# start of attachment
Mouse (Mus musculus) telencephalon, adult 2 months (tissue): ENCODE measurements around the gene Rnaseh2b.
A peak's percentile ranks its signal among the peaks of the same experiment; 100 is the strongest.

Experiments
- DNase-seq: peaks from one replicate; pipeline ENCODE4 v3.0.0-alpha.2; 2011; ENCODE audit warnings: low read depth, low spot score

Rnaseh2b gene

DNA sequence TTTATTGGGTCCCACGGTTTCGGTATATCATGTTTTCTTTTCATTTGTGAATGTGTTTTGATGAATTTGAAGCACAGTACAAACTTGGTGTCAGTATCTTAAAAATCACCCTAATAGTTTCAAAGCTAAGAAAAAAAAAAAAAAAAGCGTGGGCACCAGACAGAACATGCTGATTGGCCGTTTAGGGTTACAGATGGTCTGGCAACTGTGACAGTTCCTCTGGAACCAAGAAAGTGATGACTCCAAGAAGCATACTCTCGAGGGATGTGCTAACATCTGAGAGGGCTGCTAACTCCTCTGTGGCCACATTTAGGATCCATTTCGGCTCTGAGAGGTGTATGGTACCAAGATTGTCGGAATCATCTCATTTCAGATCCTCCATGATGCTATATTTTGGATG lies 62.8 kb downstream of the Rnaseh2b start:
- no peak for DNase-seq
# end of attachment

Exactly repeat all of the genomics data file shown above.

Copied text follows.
Mouse (Mus musculus) telencephalon, adult 2 months (tissue): ENCODE measurements around the gene Rnaseh2b.
A peak's percentile ranks its signal among the peaks of the same experiment; 100 is the strongest.

Experiments
- DNase-seq: peaks from one replicate; pipeline ENCODE4 v3.0.0-alpha.2; 2011; ENCODE audit warnings: low read depth, low spot score

Rnaseh2b gene

DNA sequence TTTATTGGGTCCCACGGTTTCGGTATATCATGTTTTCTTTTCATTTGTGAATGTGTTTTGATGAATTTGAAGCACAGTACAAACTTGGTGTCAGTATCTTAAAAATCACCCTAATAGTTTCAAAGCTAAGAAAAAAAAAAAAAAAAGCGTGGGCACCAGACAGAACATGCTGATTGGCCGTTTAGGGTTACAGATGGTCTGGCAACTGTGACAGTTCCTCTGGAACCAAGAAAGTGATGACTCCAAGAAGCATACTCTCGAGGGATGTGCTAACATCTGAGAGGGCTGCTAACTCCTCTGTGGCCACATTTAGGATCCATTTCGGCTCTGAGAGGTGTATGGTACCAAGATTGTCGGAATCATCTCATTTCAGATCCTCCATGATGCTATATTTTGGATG lies 62.8 kb downstream of the Rnaseh2b start:
- no peak for DNase-seq